Search CloudWatch Logs Using CloudWatch Insights


I needed to track down some information, and I used the below snippet in CloudWacth Insights to easily track down the information I needed from my logs.

fields @timestamp, @message, @logStream, @log
| filter @message ~='<id#>'
| sort @timestamp desc
| limit 20

Some Context

I have a project that I’m working on which is still in the PoC stage, and due to the nature of its deployment, a lot of the debugging is coming from the logs. The project is in AWS, and we use CloudWatch for all our logging. CloudWatch Insights is a tool that allows you to search and analyze logs for your app running in AWS.

Insights give you a shortcut for helping you look through all the logs. Especially given CloudWatch’s clunky user interface. Also, since CloudWatch organizes your logs into streams called log groups, clicking back and forth to these different log groups can only prove tedious unless you know where you are searching. AWS has even created a query language for searching through logs, empowering users to make complex queries when needed.

What I was looking for was pretty simple, but I will cover some things that might help when searching through logs for specific information.

CloudWatch Insights

First, CloudWatch Insights is found under the Logs section of CloudWatch in the AWS Dashboard.


Once there, you can choose the date range and the log group you want to search. Then below that is the query editor. The query language seems reasonably straightforward. Below is what I used to search for the information I needed.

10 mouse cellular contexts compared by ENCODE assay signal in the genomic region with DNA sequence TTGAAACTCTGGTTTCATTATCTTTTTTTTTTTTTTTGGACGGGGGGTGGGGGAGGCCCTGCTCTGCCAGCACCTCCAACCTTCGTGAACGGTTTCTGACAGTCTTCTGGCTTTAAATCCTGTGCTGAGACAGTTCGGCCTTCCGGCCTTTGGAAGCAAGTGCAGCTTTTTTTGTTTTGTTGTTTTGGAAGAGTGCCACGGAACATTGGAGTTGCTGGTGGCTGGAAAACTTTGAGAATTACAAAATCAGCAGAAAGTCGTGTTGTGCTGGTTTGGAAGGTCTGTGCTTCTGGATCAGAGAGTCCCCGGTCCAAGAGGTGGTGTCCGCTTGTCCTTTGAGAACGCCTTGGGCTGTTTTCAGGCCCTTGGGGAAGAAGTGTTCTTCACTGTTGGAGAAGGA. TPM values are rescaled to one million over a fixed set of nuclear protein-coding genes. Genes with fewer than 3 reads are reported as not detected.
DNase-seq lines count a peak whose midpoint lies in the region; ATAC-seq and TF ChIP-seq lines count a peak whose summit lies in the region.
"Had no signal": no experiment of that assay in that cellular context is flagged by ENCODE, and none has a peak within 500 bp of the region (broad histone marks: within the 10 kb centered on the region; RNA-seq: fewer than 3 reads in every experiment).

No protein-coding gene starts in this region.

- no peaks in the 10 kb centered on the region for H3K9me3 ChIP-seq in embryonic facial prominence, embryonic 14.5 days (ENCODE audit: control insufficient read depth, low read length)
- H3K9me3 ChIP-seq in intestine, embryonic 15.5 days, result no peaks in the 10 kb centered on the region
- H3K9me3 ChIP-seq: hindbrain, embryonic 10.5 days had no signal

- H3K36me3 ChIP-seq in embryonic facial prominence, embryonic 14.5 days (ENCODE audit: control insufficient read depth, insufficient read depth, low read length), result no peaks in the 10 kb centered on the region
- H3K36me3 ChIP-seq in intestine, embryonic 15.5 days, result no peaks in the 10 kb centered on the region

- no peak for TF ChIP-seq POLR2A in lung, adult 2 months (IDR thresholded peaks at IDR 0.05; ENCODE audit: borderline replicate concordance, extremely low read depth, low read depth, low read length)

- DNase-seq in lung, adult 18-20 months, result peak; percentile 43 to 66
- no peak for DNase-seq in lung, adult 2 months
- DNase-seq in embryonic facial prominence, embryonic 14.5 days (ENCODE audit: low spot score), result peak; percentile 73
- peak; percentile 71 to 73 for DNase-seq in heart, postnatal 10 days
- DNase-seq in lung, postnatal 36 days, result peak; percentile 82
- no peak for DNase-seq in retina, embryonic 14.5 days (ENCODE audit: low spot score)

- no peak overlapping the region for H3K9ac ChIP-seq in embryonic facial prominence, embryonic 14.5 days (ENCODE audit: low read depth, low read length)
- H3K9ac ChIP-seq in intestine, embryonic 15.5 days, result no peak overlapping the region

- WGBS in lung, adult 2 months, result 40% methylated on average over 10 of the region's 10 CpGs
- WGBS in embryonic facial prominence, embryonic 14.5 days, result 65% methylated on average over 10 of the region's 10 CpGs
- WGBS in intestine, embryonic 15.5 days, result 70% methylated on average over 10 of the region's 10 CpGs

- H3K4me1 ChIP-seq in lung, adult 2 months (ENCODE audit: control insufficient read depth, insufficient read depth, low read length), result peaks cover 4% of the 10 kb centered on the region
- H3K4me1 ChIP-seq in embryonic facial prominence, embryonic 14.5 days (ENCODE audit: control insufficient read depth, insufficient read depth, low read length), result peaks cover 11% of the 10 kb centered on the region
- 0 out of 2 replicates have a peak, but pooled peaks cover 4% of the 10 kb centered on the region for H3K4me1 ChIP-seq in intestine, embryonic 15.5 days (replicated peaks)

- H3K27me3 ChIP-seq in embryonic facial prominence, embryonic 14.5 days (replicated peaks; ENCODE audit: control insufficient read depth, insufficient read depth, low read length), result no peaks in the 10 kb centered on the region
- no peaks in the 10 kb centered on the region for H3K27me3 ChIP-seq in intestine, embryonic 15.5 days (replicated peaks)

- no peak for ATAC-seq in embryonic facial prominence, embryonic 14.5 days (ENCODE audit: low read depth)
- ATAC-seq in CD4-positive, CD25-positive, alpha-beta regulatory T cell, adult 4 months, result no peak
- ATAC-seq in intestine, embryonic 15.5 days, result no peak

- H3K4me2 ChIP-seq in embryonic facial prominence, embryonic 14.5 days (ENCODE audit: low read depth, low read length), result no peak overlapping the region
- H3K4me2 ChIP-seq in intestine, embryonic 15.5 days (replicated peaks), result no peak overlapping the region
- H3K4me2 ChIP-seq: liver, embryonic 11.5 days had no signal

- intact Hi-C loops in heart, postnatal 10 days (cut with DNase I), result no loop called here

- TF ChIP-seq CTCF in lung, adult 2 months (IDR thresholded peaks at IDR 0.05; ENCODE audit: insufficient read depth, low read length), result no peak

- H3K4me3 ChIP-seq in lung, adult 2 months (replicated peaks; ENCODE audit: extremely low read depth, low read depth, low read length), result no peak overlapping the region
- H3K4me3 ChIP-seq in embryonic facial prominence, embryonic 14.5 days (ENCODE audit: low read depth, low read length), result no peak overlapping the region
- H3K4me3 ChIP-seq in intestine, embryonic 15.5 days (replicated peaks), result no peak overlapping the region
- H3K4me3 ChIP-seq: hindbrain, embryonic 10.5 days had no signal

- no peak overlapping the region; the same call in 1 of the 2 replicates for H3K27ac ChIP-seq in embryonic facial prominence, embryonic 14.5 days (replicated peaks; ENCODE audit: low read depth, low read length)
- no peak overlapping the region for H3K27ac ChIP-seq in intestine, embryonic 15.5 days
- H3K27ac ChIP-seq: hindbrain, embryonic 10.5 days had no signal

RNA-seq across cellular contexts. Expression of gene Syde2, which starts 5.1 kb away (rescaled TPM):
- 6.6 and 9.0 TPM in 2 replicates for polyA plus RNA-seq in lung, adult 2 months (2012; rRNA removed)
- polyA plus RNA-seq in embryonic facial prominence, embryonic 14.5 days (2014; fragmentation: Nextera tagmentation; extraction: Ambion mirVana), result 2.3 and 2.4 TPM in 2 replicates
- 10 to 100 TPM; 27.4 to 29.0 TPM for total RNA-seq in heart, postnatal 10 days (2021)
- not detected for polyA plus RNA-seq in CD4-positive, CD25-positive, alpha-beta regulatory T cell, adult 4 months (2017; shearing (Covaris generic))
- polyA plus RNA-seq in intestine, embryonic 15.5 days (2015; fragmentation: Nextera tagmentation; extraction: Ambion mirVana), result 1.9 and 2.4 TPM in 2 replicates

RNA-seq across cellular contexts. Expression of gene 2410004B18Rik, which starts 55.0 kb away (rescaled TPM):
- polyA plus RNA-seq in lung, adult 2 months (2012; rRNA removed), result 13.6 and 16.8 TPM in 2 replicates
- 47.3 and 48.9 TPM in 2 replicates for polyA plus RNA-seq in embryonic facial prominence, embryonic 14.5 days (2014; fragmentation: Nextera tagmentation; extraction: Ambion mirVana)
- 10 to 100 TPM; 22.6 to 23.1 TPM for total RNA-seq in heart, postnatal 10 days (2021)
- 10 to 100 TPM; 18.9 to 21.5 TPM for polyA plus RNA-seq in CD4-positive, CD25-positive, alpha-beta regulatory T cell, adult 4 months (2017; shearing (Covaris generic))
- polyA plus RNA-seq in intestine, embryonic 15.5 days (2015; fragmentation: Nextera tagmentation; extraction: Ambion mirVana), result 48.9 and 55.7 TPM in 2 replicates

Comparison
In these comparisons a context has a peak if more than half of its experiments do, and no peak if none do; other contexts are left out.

fields @timestamp, @message, @logStream, @log
| filter @message ~='<id#>'
| sort @timestamp desc
| limit 20

I was looking for a specific ID number for some data I was looking for. This data was causing issues, and I needed to see what the logs said. So to break it down, the words with the @ symbols first are the built-in CloudWatch fields.

  • @message is the printout of the log unparsed
  • @logStream is going to be a link back to the log group that the row you’re looking at
  • @log is the group identifier for the log
  • @timestamp is the event timestamp in the log’s timestamp field

The above fields are generated for every log. I was looking for an exact string, so I added the filter statement only to display logs that contained that exact string. However, you can use it to look for string patterns and many other identifiers. There are a ton more commands you can use to find stuff. Here are the docs. I also used this site, which has many query language examples. You can even save the queries and add the result to an existing dashboard by clicking the Add to Dashboard button in the dashboard.

Whatever you’re tracking should be set up to do some actual logging. Pino is an excellent library for quickly spinning up logger objects you can use in your code. I can talk about logging at a different time, but one thing that makes Insights so valuable is if you have logging set up and you want to do something like having your code log a specific event that you don’t want to throw errors for, but you want to track you can easily set up a logging action and use that in Insights.

So, say I have some data that I regularly process and need to know the value of a specific field for additional tracking. I can create a logging message like the one below.

loggingObj.debug({object}, 'this object needs to be tracked');

Now I can create a query in Insights to be able to track the value of that field.

fields @timestamp, object
| filter object~='<value>'
| sort @timestamp desc

The destructured object becomes a top-level field in the logs now. So we can use Insights to query that field. Now I can save this query and have the time range back six months and see the value of that field coming in over six months. And the data will appear in that log group’s dashboard. All without spinning up another data stack. I’m excited to see what else we can use CloudWatch Insights for!